Aurora James, a Toronto native who founded her Brother Vellies fashion label in New York in 2013 and is creative director there, said she read the many corporate statements of sorrow and support, in her inbox and on social media, after the killing of George Floyd by police this spring.
“I was reading it but I definitely wasn’t believing it,” she told the CBC.
Floyd's death unleashed a level of activism in the U.S. not seen since the Civil Rights movement, and businesses couldn't sit things out. It became clear, however, that, like James, people want them to match their words with some action.
James told CBC she asked herself: “What sort of major commitment would I need from the private sector right now, from major retailers, to actually make me feel like they were standing with me as a Black woman in America?"
She then acted swiftly and kept it simple.
James called on multi-brand retailers to stock their shelves with merchandise from businesses run by Black, Indigenous and People of Color (BIPOC) and backed the effort with an organization and a mission. By June, the 15 Percent Pledge was formed, an effort that James calls an opportunity for major institutions, including retailers, "to actively take part in combating systemic racism," according to an emailed press release. Her effort met a willing audience: There was "a 300% spike in searches for Black-owned businesses," according to recent information from creative strategy agency The Projects.
"Black people in the U.S. make up nearly 15% of the population," reads page one of the 15 Percent Pledge website. "So, we are calling on major retailers to commit a minimum of 15% of their shelf to Black-owned businesses."
The pledge entails three basic stages: determining how much of a company's shelf space and contracts are with Black-owned businesses; taking "ownership" of the findings, including "understanding blind spots and disparities, and identifying concrete next steps;" then, publishing and executing a plan.
Beauty retailer Sephora stepped up soon after the initiative launched and took the pledge within two weeks. Since then, Macy's, Madewell, Rent the Runway, MedMen, West Elm, Yelp, and Canadian retail giant Indigo Books & Music have joined. Magazines Vogue U.S. and InStyle U.S. have also signed up.
Macy's, which first indicated its intention to join the pledge in October, is the largest company to commit to it, according to an emailed press release from the 15 Percent Pledge sent on Nov. 23. "The department store chain ... will dedicate 15% of their purchasing power across all product categories to Black-owned businesses," per the release.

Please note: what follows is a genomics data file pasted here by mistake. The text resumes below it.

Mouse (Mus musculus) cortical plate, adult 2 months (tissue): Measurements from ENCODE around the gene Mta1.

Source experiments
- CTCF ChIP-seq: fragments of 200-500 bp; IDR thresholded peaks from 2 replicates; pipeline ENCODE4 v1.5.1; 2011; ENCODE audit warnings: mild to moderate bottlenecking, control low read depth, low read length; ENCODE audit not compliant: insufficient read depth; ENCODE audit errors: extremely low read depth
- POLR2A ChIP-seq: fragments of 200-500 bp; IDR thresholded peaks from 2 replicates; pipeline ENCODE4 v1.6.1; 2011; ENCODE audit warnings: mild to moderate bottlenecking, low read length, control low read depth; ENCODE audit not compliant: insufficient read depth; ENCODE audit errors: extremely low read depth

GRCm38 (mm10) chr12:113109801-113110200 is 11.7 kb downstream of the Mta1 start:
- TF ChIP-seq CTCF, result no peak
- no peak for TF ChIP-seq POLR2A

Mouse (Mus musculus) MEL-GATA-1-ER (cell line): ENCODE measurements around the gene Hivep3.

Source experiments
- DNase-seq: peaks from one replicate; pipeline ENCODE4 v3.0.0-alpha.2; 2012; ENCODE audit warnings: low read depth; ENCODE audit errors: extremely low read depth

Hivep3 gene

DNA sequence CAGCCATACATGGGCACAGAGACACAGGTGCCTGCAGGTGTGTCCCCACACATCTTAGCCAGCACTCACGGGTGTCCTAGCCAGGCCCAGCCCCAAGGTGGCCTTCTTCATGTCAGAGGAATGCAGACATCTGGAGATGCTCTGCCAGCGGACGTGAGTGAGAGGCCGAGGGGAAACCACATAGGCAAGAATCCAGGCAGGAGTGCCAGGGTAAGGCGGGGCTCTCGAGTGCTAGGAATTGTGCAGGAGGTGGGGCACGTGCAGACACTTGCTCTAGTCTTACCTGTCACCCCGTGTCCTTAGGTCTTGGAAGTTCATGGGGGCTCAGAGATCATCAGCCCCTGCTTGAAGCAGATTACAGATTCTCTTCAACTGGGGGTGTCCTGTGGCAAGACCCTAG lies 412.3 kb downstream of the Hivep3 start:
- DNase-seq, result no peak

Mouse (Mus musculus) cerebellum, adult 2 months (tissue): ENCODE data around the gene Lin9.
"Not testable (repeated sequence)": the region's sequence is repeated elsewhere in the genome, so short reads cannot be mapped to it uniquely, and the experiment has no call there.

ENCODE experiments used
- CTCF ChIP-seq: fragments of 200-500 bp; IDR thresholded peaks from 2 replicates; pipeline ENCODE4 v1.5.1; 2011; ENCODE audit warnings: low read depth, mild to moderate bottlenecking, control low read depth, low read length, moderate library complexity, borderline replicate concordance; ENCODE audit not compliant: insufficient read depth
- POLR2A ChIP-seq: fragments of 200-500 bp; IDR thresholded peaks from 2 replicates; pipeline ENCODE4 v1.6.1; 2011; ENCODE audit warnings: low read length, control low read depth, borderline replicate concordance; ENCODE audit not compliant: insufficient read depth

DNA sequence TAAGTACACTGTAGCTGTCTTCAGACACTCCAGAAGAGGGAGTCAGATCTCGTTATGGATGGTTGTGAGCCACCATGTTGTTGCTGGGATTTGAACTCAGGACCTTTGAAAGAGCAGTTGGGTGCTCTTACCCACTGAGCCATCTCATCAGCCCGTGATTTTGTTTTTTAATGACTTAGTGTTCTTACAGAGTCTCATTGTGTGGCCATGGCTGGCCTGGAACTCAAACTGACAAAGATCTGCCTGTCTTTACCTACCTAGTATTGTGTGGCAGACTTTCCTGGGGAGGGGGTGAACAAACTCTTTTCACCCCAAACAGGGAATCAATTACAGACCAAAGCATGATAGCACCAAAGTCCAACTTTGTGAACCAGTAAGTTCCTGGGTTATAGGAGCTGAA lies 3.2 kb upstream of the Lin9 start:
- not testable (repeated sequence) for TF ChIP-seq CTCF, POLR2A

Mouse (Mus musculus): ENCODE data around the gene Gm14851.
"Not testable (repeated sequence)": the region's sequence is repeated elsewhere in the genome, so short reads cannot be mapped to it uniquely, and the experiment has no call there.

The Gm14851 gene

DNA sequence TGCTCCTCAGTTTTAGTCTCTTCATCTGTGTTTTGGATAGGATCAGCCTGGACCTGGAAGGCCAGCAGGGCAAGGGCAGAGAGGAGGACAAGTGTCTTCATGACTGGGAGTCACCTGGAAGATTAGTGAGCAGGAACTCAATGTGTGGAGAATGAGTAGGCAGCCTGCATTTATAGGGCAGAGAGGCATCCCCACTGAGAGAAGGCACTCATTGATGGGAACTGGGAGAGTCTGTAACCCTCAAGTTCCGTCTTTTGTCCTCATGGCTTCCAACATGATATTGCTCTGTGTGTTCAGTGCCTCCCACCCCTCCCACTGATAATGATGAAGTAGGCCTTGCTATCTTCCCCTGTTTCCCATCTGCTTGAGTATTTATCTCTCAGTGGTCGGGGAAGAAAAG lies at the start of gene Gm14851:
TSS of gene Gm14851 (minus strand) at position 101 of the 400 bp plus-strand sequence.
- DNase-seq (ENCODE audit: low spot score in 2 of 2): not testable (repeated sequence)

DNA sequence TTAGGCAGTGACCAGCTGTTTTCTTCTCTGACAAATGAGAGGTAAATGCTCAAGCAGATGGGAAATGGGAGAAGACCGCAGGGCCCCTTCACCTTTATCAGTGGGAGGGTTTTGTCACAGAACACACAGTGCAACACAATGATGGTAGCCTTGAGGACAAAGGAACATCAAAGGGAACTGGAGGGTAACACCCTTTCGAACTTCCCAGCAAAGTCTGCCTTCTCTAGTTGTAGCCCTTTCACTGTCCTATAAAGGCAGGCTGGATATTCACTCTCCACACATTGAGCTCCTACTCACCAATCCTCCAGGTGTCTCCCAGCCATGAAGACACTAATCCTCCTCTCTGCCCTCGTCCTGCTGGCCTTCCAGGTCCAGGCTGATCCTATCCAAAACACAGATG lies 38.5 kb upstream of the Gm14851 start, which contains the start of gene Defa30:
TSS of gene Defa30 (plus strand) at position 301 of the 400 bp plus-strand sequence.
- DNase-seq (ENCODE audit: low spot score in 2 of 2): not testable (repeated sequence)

Recruitment for the 15 Percent Pledge is ongoing, but even brands that don't take it may begin to feel pressure from James's work. The group has recently moved to loop in the consumer, establishing a program that encourages people to assess how they spend their money, dedicate 15% of their discretionary funds to purchases from BIPOC businesses and contemplate a $15 monthly donation to the cause.
The 15 Percent Pledge and similar efforts, including Uoma Beauty founder Sharon Chuter's Pull Up For Change, are already gaining traction as retailers from Glossier to Target launch or reinforce efforts to diversify their teams. Representation of historically excluded groups in the retail industry's executive ranks has proven to be woefully stagnant.
There's also a movement within the movement to ensure that brands meet with success once they're finally given an opportunity, spawning organizations like the nonprofit Diversify Retail, which provides mentoring, grants, training and networking for students and entrepreneurs. As a business owner herself, James said in an October release that she understands how BIPOC businesses are suffering during the pandemic, and said she constructed the pledge to give retailers and the BIPOC businesses they'll be working with adequate time and space to meet their goals.
Ultimately, the aim, as she said in an emailed statement, is to "put $14.5 billion back into the Black community."
The pledge is the beginning of what will be an ongoing effort to get there, according to DeAnna McIntosh, founder and executive director of Diversify Retail.
"The lack of diversity in retail is a continuous conversation among Black Professionals in this industry," McIntosh said via email. "I fully support platforms who are demanding diversity and keeping these conversations at the forefront. It was amazing to witness how the 15 Percent Pledge prompted brands to finally examine the diversity of their organization, at all levels and areas of business — albeit the effort being long overdue. Now, however, it's time for action. It's time for the true, authentic work to begin that will drive the long-awaited change this industry so desperately needs."
Contact Daphne Howland at [email protected]